Going Forward Again

As the 155th of the Battle of Fredericksburg passes, I cannot help being struck by an aspect often overlooked, one involving the latter waves of attackers against Marye’s Heights. Joseph Galloway wrote once that  it is a supreme test to re-enter a battle, which I extend to include going into a place where others have failed before – yet that is exactly what these men did, again and again, all afternoon and against all odds and hope.

After Blinky French’s division was shattered before Marye’s Heights, each succeeding Federal division faced the detritus of what went before (as they did again attacking over the burial trenches in 1863). It had to take the measure of each man to see what was happening, knowing that shortly they would too be going in to that place. What made these men go forward?

Something sent them forward – the same force that sent the Royal Navy ships back to Dunkirk again and again, the Marine waves across the bloody reefs of Tarawa and through water red with blood, the latter waves of infantry onto Omaha Beach and up the heights, or the American troops again and again into the maw of Okinawa.

What was it? Discipline? Esprit d’corps? Not wanting to let their buddies down? A sense of victory or immortality? Was it as simple as Mark Rylance’s famous line in the film Dunkirk, “We have a job to do”? Or was it a combination of all of these?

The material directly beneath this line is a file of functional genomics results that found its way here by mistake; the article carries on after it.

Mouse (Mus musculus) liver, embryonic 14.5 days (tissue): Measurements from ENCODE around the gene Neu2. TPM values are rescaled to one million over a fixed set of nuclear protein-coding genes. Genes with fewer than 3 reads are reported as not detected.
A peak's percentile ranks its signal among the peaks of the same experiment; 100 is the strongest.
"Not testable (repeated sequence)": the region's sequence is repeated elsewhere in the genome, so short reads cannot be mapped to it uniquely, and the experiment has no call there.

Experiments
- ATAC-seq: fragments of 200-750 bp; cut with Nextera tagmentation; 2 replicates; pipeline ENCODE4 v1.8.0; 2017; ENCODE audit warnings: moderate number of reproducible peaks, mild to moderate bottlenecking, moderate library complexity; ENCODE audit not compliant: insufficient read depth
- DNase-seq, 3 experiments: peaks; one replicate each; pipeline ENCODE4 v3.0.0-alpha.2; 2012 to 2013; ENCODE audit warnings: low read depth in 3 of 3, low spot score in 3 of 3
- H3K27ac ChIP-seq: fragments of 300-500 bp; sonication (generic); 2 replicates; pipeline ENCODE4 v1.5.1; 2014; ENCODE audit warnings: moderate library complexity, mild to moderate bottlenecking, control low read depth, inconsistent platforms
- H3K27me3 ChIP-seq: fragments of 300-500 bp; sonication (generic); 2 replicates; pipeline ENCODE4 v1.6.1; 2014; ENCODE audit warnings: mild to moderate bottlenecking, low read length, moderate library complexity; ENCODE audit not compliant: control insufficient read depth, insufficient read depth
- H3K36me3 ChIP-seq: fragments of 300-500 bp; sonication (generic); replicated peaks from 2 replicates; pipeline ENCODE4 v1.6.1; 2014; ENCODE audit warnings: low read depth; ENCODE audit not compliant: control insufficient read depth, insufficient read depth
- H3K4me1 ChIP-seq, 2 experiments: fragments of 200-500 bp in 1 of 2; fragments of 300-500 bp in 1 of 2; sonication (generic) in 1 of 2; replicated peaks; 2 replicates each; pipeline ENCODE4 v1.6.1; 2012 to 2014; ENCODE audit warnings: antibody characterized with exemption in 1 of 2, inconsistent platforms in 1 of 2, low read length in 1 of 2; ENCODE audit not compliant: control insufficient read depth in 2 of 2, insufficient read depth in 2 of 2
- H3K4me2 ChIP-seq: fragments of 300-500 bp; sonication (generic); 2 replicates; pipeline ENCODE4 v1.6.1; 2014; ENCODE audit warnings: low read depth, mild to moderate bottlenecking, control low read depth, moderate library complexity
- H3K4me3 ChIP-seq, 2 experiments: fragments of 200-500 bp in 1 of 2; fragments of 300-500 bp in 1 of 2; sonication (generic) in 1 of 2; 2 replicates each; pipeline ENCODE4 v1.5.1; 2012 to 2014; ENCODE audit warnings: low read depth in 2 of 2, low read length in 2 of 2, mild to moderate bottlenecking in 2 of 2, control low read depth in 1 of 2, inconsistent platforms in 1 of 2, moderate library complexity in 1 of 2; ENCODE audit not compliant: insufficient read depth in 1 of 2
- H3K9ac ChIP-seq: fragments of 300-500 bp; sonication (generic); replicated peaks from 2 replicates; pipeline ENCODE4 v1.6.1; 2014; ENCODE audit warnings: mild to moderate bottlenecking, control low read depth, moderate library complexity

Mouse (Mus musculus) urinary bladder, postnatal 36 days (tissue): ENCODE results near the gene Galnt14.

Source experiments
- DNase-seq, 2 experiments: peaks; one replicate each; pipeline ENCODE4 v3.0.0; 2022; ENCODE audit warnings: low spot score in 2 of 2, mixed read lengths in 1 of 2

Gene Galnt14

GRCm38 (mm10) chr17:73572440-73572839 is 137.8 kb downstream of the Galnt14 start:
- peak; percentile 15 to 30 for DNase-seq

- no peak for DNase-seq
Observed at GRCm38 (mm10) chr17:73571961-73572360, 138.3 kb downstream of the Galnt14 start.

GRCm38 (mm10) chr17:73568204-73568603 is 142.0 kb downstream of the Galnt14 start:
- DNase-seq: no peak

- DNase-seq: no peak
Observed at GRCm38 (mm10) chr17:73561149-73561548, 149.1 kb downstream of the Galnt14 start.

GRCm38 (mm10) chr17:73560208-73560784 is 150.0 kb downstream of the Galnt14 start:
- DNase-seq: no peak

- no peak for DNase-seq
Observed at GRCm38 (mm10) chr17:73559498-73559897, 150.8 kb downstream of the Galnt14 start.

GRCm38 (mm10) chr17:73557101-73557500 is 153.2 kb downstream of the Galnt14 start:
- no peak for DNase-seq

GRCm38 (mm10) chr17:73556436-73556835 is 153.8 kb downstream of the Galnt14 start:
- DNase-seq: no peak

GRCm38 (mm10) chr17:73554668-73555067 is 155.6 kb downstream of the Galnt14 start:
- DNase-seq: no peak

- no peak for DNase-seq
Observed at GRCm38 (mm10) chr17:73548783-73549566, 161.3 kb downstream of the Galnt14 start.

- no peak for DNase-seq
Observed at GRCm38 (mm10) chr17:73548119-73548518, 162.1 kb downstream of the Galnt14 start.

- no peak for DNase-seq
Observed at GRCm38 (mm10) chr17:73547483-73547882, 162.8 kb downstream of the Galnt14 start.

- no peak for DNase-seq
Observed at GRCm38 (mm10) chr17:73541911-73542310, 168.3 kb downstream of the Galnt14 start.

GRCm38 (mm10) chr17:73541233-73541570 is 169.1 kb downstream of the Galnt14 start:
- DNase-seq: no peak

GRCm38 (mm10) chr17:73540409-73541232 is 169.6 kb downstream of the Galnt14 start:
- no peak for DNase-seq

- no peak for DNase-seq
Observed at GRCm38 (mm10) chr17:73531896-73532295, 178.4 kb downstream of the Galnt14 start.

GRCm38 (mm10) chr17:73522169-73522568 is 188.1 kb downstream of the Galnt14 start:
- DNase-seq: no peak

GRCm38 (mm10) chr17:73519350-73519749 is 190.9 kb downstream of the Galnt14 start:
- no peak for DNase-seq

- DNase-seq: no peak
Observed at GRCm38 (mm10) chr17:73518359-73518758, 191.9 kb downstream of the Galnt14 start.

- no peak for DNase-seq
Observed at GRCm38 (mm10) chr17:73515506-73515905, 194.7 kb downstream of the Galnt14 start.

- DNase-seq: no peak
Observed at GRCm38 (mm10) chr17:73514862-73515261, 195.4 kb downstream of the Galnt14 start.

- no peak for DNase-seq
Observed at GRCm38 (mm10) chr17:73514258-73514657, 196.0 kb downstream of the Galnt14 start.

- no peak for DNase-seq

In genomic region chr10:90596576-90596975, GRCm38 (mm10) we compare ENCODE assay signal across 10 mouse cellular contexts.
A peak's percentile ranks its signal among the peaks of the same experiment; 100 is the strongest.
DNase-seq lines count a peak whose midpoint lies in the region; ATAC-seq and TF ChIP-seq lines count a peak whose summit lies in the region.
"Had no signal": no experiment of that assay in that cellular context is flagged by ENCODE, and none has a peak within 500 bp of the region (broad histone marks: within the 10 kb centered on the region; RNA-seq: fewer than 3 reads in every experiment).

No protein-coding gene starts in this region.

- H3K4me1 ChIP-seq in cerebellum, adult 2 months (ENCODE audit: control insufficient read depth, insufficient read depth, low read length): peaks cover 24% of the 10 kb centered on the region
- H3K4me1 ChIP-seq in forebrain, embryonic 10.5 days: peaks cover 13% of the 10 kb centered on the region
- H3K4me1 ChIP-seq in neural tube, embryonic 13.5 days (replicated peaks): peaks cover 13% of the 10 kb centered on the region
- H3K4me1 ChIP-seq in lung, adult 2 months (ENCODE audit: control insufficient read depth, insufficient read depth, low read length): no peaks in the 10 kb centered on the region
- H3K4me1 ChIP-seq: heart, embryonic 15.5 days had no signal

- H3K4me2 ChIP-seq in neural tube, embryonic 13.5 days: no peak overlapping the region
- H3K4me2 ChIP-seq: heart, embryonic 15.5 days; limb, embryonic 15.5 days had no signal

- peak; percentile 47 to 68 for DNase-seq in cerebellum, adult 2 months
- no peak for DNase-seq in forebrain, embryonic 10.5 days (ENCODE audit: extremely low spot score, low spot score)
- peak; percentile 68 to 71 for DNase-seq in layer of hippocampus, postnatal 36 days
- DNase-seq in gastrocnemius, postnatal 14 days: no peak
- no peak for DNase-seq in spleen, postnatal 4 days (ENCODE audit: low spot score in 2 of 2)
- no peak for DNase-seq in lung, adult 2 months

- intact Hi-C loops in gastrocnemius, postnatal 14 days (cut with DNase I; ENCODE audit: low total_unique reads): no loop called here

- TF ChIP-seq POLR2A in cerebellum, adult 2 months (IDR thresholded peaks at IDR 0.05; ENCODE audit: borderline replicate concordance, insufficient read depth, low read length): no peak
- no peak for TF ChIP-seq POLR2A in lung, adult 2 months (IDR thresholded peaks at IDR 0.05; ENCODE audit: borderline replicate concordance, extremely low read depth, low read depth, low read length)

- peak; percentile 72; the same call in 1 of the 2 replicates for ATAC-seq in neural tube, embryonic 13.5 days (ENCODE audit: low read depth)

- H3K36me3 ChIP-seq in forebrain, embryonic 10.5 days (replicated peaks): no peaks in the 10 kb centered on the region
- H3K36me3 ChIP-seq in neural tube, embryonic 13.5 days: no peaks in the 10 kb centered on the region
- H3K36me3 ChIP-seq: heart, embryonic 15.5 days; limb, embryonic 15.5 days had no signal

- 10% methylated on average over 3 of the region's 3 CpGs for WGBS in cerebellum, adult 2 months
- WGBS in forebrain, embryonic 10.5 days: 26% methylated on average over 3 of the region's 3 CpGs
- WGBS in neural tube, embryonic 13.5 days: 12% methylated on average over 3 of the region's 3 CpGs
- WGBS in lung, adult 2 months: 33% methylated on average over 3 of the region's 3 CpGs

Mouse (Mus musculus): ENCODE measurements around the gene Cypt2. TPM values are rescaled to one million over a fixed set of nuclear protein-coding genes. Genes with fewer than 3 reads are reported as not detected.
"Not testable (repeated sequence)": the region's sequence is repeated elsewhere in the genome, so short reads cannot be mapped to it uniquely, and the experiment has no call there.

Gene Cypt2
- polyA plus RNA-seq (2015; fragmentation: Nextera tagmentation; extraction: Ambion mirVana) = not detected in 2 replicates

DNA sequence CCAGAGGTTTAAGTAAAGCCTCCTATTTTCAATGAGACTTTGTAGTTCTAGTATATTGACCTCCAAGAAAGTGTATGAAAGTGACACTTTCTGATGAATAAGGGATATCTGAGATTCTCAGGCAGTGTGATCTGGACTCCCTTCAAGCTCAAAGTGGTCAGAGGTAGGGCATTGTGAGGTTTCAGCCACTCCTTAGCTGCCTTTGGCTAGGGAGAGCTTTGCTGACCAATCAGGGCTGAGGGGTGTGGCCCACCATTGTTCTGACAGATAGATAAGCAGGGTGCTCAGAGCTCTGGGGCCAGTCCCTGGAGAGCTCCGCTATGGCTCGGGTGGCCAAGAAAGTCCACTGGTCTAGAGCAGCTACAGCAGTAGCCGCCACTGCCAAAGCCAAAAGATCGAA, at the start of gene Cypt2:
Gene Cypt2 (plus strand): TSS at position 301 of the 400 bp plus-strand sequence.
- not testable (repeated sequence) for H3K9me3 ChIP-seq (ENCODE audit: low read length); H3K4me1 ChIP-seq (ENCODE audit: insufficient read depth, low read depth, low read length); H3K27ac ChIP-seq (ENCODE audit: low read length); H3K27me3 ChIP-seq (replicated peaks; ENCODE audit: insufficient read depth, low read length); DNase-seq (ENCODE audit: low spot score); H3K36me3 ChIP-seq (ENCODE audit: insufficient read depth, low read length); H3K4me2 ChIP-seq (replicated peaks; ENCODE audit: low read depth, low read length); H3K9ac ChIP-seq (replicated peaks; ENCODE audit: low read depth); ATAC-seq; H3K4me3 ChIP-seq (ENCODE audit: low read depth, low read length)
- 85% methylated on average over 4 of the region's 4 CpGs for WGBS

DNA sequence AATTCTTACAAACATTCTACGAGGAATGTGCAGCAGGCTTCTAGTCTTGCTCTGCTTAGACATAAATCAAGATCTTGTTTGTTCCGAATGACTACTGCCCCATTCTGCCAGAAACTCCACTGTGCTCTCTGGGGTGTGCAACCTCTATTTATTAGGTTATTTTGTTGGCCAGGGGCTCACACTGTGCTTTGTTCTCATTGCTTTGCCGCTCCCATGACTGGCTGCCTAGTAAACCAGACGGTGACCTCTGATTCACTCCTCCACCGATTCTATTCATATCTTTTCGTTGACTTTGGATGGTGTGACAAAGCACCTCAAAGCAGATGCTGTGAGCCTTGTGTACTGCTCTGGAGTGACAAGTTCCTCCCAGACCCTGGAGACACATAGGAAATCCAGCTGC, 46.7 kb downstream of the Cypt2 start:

I leave it to you to ponder for your own answer. Nonetheless, we must pause and consider this question, for it tells us much about the men of 1862.

Image: U.S. infantrymen survey Omaha Beach as their landing craft prepares to disgorge them into the battle. The smoke from gunfire and wreckage from the first waves is plainly visible. (U.S. Army photograph.)

3 Responses to Going Forward Again

  1. Conjecture is all we have as to their motives and/or inspirations, especially since none of them are alive any more to ask. Are there any interviews with soldiers from that time or afterwards who participated that offers any insight? Is it possible that they saw a real chance to end the war if they took those positions, in that they could start the process that would take Lee’s army down and out?

    1. Two quick things:

      First, I’d recommend James McPherson’s “For Cause and Comrades: Why Men Fought in the Civil War” for an excellent exploration of the many motived men had for fighting in general.

      More specifically to Fredericksburg, most of the men were not privy to the commander’s intent, so they had to way to know that the assaults against the stone wall were intended as merely a diversion for the main attack at the south end of the field (an attack that unraveled and fizzled after brief success). So, from their perspective, it was just a matter of going forward and doing your duty as ordered. Frank O’Reilly’s “The Fredericksburg Campaign” has a ton of great accounts from soldiers involved in those assaults.

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